This post was originally published on April 14th, 2015.
Last updated: April 24th, 2017
Many women and men have iron deficiency (anemia). The symptoms of iron deficiency include fatigue, shortness of breath, frequent infections, pica (craving non-food items such as chalk or ice), brittle nails and hair loss. If you believe you have anemia, have a doctor test your iron levels. Find out the risk factors, the causes, medical tests and the solutions for iron deficiency hair loss.
Anyone can have iron deficiency but women and adolescent girls of childbearing age are especially at risk. Women with a history of anemia, women and adolescents with heavy blood loss during menstruation, or women who are pregnant, may be especially prone to iron deficiency. According to the NIH, about 1 in 5 women of childbearing age and about 50% of all pregnant women develop iron deficiency anemia.
For pregnant women, prenatal medical care usually includes screening for iron deficiency. If your iron levels are low during pregnancy, your obstetrician may prescribe iron dietary supplements or recommend eating more foods with iron.
Why does iron deficiency cause hair loss?
Iron deficiency hair loss is caused when the body lacks enough iron to produce hemoglobin in the blood. Hemoglobin is the ingredient that carries oxygen for the growth and repair of all body cells including the cells that make up hair follicles.
Temporary hair loss such as iron deficiency hair loss is called telogen effluvium. Telogen effluvium is an abnormality of the hair growth cycle that causes hair that would normally be in the anagen (growing) phase of the hair growth cycle to be prematurely pushed into the telogen (resting) phase. This causes the affected hairs to fall out. Telogen effuvium is usually temporary if you promptly address the cause. Because hair is a non-essential body part, hair growth is one of the first processes to be affected when iron or other nutrient deficiencies occur.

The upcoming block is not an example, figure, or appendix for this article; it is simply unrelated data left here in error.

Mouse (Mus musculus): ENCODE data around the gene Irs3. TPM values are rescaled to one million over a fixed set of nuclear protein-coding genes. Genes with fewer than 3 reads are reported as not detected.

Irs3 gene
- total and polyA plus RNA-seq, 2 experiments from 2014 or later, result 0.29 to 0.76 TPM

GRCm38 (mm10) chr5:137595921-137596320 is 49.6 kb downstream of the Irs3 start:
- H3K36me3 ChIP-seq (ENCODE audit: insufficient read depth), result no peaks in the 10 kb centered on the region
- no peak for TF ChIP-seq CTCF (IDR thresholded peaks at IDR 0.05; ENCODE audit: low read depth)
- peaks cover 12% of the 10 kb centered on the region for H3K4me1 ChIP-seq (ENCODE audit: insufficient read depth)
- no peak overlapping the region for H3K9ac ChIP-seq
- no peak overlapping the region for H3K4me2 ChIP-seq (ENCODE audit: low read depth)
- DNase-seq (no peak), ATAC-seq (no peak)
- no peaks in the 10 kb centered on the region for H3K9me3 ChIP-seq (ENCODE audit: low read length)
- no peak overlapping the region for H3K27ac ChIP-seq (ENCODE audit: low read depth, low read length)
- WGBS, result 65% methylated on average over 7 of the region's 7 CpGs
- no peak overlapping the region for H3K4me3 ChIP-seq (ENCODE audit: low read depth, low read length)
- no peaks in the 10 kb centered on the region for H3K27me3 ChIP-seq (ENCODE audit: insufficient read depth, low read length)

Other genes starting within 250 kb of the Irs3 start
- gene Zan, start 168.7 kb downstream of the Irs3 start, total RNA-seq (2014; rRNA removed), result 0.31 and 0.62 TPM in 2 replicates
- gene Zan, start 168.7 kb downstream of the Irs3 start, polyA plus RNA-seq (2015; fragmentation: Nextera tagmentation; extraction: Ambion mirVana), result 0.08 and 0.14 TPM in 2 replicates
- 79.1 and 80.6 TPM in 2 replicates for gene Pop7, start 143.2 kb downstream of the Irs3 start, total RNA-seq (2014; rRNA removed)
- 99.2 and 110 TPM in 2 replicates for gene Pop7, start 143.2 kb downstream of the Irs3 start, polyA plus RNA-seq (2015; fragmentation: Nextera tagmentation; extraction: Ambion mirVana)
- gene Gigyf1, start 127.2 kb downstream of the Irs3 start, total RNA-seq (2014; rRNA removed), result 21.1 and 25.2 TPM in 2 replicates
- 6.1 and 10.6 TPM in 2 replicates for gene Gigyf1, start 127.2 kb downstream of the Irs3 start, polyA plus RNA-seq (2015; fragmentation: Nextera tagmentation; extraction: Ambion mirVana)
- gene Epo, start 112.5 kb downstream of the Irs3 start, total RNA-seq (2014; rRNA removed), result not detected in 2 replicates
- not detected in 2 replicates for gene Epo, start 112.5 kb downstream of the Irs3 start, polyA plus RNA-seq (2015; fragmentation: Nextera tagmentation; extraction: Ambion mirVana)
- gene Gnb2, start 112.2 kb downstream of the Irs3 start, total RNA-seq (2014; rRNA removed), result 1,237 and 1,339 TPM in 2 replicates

If you believe you have iron deficiency, consult a doctor to measure your iron levels. The following three tests can show how much iron your body is using from stored iron reserves. Tests to measure iron levels include:
The most iron-rich foods are red meats such as beef and liver. Other animal proteins such as chicken, pork, fish and shellfish are also good sources of iron. Research suggests that the body absorbs iron from animal sources better than iron from non-meat (vegetarian) foods. For vegetarian iron sources, eat more spinach and dark leafy green vegetables; beans and lentils; tofu; dried fruits such as prunes and apricots; and prune juice.
In addition, Vitamin C helps the body absorb iron. Good sources of vitamin C are red peppers, strawberries, spinach and citrus fruits.
An easier way to get more iron and Vitamin C in your diet plus added hair growth benefits is a hair growth supplement. Select a supplement that has iron plus healthy hair nutrients such as Biotin, Zinc and marine extracts. Generally, the healthier the nutrients you consume, the more impressive your tresses will be.
When addressing iron deficiency hair loss, remember that what happens to your body today will not affect your hair tomorrow. Unlike the skin, it can take several months before the negative effects of crash diets, iron deficiency or other hair loss causes show in your hair growth. To manage iron deficiency hair loss, be patient and consistently take the recommended dosage of a proven hair growth supplement. Your diligence should pay off in a few short months!
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